• Material property innovation to reduce cross-contamination. Dead-fold and easy-peel packaging materials as well as those that enable modified and controlled atmosphere packaging (MAP/CAP) combine to reduce cross-contamination. Dead-fold material properties of squeezable packaging for Yoplait Go-Gurt and Gerber’s Grabbers Squeezable Fruit eliminate suck-back and reduce contact with contaminants. Consumers often resort to tools (which can be a source of contamination) to open bottle seals. Reducing product contact with tools with easy-open inner seals is achieved with polymer and production modification. Material inner seal innovations from the 1990s such as the Top Tab by Selig, Naperville, Ill. (seligsealing.com), with a peelable tab encompassing half the seal area, require minimal production adjustments to enable a seal through tab. Appeel peelable sealant resin by DuPont, Wilmington, Del. (dupont.com), is an innovation indicative of how increased use of opening tabs and polymer blends and catalysts can control the amount of adhesion and reduce the amount of force consumers need to peel a seal without tools. Consumers are less apt to use tools when visible tabs on a peelable seal are available to open a package. Cutting food results in an increased risk of cross-contamination from cutting boards, water, tools, and handlers. Package material innovations enable MAP/CAP of precut produce and reduce cross-contamination by consumers. Maglio Produce’s Ready Ripe Precut watermelon (recipient of the 2015 United Fresh Innovation Award) eliminates the need for consumer cutting and adds eight days to the shelf life of cut watermelon.
• Design innovations to reduce cross-contamination: Precut meal ingredients within rigid and flexible packaging reduce cross-contamination in the chilled and frozen meals categories. Precut ingredients for meals reduce food waste since meat, seafood, and produce is cut and proportioned for direct consumer use. Freshly prepared packaged meals for global consumers by companies such as Blue Apron, Hello Fresh, Plated, Luke’s Local, and Peach Dish offer precut packaged fresh ingredients that reduce contamination and spoilage, thereby minimizing food waste. Contamination risk is also reduced in foodservice with packaging solutions that enable precut ingredients and cooking within the package. MicVac, Mölndal, Sweden (micvac.com), provides a peelable vacuum seal to facilitate venting during the cooking of 30-day shelf life chilled meals. A dual lid stock solution by Conveni, Liessel, Netherlands (conveni.nl), keeps vegetables and meats in variable CO2 and O2 environments and allows cooking without opening the two-part package. Frozen vegetables and meals within steamable bags incorporate either channels from Excelsior Technologies, Flintshire, Wales (exceltechuk.com), or micro-perforations that allow steam to vent such as Sonoco’s Microvent, used for Taylor Farms Steam Cuisine.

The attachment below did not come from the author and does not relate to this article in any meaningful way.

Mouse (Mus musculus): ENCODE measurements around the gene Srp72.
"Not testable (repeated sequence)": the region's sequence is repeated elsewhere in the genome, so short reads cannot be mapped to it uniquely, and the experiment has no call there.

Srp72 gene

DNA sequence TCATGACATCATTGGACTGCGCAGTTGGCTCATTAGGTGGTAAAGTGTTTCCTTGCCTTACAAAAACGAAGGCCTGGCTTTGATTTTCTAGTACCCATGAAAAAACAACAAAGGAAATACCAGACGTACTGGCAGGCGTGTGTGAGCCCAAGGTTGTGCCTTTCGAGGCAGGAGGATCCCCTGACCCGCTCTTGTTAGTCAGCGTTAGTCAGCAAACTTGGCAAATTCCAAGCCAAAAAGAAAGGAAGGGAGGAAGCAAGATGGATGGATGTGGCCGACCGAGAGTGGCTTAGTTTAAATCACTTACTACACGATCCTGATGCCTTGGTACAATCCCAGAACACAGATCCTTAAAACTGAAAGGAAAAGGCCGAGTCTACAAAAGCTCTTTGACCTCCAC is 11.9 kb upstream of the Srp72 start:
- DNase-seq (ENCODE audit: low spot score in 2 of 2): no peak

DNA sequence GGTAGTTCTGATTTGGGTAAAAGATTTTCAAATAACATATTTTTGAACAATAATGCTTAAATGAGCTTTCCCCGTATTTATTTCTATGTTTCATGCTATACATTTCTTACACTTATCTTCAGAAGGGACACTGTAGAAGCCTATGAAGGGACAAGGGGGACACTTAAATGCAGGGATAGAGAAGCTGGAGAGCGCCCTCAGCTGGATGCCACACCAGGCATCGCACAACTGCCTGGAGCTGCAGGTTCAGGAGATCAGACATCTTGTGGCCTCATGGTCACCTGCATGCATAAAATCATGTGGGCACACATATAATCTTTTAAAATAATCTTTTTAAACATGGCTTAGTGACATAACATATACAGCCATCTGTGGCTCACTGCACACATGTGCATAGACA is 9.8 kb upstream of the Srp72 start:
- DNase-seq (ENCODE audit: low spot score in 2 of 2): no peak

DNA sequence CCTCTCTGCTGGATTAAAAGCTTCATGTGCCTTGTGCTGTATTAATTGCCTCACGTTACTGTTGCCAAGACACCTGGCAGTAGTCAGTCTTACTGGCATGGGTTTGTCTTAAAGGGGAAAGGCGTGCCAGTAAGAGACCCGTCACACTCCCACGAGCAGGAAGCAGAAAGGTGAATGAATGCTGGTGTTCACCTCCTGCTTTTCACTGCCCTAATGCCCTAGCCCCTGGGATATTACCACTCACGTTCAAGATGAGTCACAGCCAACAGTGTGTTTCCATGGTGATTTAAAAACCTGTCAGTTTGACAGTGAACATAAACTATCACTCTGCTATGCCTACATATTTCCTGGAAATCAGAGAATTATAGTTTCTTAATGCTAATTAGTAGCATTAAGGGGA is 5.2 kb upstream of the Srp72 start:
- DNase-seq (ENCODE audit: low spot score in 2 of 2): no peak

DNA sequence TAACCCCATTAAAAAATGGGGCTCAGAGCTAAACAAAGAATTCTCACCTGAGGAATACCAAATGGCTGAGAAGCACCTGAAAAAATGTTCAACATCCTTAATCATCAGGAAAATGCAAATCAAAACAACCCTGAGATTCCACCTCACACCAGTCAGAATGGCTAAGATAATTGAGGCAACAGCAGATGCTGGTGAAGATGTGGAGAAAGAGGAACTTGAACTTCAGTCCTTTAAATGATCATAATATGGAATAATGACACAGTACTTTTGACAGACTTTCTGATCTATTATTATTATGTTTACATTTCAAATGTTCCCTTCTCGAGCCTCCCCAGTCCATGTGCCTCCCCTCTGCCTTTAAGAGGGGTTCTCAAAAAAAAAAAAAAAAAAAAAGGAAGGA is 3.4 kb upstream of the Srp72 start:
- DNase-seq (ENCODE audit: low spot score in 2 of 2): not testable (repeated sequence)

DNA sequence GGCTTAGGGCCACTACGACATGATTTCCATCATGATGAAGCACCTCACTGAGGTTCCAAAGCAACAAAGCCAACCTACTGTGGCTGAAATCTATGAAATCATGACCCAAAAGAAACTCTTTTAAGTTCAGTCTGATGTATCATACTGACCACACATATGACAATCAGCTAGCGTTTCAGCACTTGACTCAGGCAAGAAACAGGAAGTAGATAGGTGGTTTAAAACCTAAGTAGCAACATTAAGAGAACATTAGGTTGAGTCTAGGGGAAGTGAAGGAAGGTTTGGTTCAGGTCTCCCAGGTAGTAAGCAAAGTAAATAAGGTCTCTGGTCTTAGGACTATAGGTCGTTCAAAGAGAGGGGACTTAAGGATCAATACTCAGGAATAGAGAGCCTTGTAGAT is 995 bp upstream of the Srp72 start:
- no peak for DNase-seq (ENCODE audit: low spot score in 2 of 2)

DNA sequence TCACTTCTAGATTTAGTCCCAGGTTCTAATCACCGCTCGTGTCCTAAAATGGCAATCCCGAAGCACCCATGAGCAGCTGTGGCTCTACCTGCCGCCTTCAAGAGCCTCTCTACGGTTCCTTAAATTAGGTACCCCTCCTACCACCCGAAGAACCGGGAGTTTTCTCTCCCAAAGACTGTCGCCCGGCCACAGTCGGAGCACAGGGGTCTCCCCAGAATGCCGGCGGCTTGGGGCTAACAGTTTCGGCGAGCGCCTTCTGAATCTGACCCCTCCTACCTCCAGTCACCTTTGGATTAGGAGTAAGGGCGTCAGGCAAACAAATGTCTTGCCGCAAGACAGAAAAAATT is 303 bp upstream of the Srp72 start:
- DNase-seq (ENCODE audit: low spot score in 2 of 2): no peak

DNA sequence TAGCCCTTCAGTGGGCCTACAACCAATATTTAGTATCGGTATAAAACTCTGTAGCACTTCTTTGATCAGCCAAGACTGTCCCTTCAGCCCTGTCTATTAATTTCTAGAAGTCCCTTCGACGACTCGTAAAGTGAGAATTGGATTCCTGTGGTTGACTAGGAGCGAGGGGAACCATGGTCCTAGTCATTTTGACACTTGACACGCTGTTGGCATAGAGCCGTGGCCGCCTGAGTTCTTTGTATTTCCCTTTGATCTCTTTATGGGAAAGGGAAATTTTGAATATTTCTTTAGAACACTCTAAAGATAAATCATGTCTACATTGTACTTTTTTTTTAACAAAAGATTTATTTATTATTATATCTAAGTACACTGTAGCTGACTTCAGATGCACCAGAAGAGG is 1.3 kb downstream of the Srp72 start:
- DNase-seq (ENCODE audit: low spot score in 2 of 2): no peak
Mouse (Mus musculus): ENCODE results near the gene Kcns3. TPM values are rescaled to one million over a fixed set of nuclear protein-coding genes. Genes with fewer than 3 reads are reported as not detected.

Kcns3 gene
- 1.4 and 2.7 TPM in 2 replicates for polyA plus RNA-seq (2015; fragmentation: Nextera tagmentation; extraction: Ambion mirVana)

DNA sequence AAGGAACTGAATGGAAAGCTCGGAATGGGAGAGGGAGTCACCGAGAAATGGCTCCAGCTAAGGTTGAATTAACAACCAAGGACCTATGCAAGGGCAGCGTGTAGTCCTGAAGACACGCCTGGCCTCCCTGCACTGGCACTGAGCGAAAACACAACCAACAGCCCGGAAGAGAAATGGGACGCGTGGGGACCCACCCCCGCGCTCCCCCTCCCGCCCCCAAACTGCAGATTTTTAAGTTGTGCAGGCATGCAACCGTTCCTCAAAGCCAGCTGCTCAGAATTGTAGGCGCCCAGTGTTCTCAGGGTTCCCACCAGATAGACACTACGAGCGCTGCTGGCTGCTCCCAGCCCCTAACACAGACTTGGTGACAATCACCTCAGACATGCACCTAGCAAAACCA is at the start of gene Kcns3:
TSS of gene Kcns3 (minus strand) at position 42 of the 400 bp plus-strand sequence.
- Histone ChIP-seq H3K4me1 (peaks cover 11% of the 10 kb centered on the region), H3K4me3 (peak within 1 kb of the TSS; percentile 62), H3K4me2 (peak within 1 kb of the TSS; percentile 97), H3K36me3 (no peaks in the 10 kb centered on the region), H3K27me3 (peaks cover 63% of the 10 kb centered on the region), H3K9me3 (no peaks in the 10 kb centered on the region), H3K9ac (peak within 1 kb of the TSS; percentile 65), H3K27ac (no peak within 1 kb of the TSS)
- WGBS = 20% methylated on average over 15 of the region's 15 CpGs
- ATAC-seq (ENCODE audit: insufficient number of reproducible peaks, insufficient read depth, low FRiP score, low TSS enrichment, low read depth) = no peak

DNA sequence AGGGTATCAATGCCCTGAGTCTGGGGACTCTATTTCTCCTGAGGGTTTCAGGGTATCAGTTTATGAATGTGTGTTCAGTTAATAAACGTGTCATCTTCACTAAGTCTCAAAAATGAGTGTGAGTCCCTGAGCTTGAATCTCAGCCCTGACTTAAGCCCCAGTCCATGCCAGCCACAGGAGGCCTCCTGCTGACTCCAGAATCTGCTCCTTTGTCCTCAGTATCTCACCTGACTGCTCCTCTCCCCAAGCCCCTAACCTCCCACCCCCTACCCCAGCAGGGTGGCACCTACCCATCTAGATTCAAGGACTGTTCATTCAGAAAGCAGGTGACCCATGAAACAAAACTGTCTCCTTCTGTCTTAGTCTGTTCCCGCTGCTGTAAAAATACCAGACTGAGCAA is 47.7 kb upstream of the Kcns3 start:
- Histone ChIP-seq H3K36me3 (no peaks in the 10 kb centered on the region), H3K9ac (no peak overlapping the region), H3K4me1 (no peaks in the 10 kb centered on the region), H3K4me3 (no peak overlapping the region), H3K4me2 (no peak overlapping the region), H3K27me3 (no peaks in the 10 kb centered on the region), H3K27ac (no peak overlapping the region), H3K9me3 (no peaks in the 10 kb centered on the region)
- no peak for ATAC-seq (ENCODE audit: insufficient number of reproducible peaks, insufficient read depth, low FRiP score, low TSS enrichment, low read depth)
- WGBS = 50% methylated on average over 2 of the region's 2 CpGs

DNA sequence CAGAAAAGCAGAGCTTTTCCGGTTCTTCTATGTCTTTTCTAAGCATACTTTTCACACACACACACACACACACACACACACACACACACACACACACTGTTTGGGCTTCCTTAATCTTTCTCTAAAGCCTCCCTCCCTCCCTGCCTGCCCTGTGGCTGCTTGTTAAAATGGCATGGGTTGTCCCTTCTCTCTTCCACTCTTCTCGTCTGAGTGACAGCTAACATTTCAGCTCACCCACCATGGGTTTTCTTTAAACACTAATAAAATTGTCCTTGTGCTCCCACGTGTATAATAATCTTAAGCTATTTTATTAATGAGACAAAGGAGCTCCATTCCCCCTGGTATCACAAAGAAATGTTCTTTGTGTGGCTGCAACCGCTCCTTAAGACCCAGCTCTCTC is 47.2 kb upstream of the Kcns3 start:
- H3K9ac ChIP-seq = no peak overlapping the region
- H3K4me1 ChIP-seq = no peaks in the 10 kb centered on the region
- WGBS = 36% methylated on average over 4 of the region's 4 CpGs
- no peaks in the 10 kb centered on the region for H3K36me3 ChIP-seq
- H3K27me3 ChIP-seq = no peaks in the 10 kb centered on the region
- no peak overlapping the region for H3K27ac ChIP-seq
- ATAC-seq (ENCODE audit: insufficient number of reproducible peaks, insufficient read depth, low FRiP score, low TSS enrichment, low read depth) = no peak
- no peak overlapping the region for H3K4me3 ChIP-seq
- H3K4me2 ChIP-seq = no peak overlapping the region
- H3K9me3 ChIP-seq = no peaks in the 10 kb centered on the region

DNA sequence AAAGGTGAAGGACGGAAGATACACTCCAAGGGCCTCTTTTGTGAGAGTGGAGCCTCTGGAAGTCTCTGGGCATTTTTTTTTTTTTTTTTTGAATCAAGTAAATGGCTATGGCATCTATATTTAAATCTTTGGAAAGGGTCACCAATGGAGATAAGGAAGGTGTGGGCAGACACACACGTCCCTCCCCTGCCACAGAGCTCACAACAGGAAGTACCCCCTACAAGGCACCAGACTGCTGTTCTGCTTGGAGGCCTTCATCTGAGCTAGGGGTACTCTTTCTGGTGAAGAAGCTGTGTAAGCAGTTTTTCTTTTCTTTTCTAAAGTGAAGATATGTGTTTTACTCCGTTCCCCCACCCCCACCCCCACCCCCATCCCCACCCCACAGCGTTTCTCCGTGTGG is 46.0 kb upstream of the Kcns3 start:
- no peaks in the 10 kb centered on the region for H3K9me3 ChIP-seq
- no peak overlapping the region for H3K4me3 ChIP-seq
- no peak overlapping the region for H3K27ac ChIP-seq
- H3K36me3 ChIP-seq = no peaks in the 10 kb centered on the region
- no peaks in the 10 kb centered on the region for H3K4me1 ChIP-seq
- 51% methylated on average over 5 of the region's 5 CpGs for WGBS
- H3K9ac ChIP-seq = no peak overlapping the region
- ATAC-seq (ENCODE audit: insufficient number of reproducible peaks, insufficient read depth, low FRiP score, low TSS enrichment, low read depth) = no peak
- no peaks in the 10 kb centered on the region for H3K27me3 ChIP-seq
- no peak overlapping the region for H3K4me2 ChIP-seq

Food waste at the consumer end of the supply chain results in the highest resource loss because the loss occurs after resources to grow, package, and distribute have been incurred. And resealable packaging and packaging that reduces cross-contamination have matured to reduce consumer-derived food waste.
Claire Koelsch Sand, PhD,
Contributing Editor, President,
Packaging Technology & Research
Adjunct Professor, Michigan State Univ.